If you happen to stroll through a street market in Rio around now you will almost certainly see lots of these:
As fruits go, this one is pretty remarkable. First of all there is the tree. You may have seen these images before, but I think a fruit tree this unusual is worth a second look:
Another remarkable thing about jabuticaba fruit is that they taste delicious! I found out early in my blogging career that describing flavours is difficult and at times impossible. What I can tell you is that these spherical black/blue fruit have a thick skin which surrounds a sweet whitish pulp and a small pip/stone.
So, you’ve picked up a bag of jabuticaba from the market – what should you do with them? Here are three suggestions:
Jabuticaba are delicious! Pop one in your mouth and bite down to pop it open. The soft pulp is sweet and delicious, if you chew the skin you will find it is quite acidic. Many people find the skin a bit tough and spit it out along with the pip. I find I can get through several handfuls this way as I wander through the market.
Make a Caipirinha
While I stand by my previous statement regarding which fruit makes the best caipirinha, I think that a jabuticaba caipirinha comes in a close second. Put a handful in the bottom of a glass, mash them with a little sugar, add ice and cachaça and finally stir. Congratulations, you now have an excellent drink in your hand.
Geléia de Jabuticaba
Geléia (jelly/jam) has advantages over both the previous suggestions. Unlike the fresh fruit, jelly can be stored for several weeks without spoiling. And unlike a caipirinha, you can eat jelly on toast before work without A) making a mess and B) getting fired from your job. I do confess to being a bit of a food nerd, but not so much that I had ever made jam before. Turns out that it’s actually really easy! Here’s what you do:
800g Jabuticaba (buy a kilo and use the rest for drinks!)
Optional: cinnamon stick (canela), cloves (cravo-da-índia)
- Wash the fruit, drain and place in a large saucepan.
- Use any utensil you have to crush the fruit – a potato masher, wooden spoon or even a fork works fine. You don’t need to mash them hard – the idea is just to make sure that every berry is broken open so that it can let out its juice and pulp.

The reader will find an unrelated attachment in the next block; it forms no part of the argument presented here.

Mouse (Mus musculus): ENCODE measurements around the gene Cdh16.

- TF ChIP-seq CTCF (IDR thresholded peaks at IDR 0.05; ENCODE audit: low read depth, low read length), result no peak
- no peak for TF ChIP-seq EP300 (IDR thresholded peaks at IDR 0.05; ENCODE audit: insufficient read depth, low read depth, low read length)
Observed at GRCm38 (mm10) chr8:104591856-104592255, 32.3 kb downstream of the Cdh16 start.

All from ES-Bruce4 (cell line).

- Once all the berries are broken, heat on medium flame until the juicy mixture starts to bubble. Now add 300ml of water, stir well and continue to gently simmer the mixture, squeezing any chunky pieces of fruit up against the side of the pan.
- After a few minutes, all the fruit should be softened. Don’t cook it for too long or the resulting jelly will be bitter.
- Put the pulp and juice into sieve above a large bowl. Use a wooden spoon to squeeze all the goodness out of the fruit and through the sieve. Discard the pulp and pips that don’t make it through.
- You should now have around 600ml of liquid remaining – return it to the pan and add 300g of sugar.
- Heat to a very gentle simmer, stirring occasionally (don’t let it boil). At this stage, if you want, you can add a cinnamon stick and/or a few cloves, though personally I prefer to keep the pure jabuticaba flavour.
- After 20-30 minutes the liquid will have reduced a little and you can turn off the heat.
- Pour the mixture into sterilised jam jars, allow to cool and then refrigerate.
You may want to play around with the proportions of sugar and fruit, but this worked perfectly for me. The fruit skins contain plenty of pectin which makes the jelly set, so you don’t need to worry about that.
The result is a really delicious, fruity, tangy jelly which goes well on toast and also combines very well with cheese. You could also add more water and use it as a mixer for cocktails (Jabuticaba Kir Royale anyone?). If you try it, let me know how it goes!
Wondering what to do with a Cupuaçú? Find out here.